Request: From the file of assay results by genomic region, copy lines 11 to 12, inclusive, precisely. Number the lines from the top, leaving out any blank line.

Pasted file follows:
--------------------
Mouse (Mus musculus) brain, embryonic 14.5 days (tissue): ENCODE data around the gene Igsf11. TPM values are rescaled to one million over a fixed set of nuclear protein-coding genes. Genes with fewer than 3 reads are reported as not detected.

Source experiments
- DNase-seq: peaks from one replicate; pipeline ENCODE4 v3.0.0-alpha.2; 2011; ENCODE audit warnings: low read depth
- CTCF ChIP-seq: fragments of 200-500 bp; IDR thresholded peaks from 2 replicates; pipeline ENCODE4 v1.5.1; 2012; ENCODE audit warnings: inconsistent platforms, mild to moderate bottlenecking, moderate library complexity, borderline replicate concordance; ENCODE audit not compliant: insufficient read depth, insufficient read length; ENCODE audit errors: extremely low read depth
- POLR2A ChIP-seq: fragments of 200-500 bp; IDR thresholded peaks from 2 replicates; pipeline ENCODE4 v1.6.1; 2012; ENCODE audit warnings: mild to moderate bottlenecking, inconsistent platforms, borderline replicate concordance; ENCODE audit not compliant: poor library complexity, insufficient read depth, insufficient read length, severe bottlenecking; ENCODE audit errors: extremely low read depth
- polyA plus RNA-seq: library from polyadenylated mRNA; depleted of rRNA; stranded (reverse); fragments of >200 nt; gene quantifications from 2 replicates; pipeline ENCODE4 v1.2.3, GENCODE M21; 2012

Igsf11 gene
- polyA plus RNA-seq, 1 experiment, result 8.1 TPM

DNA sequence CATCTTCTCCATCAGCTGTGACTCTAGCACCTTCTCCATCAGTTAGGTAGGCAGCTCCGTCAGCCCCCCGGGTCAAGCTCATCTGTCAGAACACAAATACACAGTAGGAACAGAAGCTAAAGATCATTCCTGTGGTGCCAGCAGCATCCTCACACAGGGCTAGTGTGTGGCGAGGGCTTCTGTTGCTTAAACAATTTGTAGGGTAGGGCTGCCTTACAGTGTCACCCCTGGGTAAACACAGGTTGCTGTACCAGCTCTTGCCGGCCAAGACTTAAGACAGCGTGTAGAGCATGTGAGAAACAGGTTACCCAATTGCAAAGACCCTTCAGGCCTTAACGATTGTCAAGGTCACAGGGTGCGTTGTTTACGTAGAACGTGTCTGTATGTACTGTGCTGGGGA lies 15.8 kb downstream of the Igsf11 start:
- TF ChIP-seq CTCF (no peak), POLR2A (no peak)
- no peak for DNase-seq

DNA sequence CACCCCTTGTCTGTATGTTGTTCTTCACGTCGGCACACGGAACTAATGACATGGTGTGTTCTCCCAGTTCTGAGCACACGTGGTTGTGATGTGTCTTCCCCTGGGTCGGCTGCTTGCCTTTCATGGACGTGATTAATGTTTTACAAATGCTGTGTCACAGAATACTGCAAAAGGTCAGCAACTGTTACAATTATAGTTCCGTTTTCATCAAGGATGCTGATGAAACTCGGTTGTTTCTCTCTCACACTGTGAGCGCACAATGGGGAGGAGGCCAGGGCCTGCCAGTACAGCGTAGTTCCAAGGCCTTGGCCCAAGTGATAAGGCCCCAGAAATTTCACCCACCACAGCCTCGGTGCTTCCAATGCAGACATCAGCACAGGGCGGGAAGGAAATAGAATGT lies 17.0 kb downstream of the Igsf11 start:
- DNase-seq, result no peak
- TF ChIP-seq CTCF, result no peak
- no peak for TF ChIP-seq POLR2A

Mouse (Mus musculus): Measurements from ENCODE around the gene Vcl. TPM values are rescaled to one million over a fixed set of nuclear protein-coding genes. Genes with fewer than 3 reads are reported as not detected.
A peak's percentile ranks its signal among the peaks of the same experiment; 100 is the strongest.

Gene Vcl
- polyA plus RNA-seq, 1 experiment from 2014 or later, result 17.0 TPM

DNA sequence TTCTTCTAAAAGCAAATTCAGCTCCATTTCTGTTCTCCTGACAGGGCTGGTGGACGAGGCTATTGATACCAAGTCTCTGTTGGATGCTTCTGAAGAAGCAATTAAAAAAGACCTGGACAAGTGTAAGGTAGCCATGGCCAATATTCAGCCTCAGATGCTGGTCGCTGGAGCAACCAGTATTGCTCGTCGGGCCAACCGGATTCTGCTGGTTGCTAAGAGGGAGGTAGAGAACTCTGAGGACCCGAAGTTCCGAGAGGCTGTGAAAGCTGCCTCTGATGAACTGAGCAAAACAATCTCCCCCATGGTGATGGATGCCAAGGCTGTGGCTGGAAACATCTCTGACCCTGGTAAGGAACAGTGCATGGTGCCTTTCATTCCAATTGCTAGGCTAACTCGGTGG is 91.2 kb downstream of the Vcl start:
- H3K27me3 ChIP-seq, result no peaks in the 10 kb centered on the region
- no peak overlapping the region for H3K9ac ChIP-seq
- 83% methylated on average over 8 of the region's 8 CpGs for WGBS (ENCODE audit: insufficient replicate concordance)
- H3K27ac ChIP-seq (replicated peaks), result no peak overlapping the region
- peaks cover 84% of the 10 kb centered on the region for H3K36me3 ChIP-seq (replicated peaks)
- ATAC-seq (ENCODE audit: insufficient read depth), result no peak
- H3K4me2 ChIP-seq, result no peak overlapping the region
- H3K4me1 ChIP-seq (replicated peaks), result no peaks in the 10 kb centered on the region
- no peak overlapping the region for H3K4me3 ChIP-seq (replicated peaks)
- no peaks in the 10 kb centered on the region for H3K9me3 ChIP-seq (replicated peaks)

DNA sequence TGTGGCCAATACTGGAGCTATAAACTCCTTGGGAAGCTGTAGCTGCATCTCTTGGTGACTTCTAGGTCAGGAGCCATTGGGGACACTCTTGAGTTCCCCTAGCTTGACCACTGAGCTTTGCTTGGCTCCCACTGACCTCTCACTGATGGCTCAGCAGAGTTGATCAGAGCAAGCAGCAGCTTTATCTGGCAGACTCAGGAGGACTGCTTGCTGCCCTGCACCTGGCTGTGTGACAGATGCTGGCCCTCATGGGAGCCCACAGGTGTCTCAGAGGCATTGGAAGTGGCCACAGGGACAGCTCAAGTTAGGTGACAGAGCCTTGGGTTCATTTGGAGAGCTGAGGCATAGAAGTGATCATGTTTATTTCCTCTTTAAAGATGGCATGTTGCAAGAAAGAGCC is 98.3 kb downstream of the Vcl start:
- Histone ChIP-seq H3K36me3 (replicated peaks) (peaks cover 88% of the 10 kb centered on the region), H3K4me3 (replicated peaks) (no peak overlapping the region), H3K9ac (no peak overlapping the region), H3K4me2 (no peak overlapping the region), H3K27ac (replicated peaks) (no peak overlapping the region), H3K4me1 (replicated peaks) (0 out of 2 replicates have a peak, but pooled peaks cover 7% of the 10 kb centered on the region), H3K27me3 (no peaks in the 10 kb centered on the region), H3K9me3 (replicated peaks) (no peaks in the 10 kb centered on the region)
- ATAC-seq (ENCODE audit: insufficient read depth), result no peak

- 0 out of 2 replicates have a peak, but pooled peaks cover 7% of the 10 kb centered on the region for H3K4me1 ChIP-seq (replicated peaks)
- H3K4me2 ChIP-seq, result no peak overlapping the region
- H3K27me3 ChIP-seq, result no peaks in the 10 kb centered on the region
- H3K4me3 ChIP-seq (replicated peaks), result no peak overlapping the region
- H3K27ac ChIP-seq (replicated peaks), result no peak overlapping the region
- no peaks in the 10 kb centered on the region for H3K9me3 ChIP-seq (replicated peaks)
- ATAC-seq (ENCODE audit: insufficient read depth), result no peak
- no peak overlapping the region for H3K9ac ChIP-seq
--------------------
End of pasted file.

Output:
- no peak for DNase-seq

DNA sequence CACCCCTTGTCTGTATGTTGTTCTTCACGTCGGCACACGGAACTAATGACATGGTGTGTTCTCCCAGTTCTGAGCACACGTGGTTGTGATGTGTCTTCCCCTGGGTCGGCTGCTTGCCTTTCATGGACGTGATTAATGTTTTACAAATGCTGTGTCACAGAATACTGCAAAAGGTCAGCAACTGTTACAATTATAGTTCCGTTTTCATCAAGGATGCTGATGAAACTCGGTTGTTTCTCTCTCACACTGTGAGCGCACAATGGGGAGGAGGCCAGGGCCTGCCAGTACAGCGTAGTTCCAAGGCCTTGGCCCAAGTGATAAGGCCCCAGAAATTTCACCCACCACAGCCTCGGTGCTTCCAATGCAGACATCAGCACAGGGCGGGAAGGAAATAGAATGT lies 17.0 kb downstream of the Igsf11 start: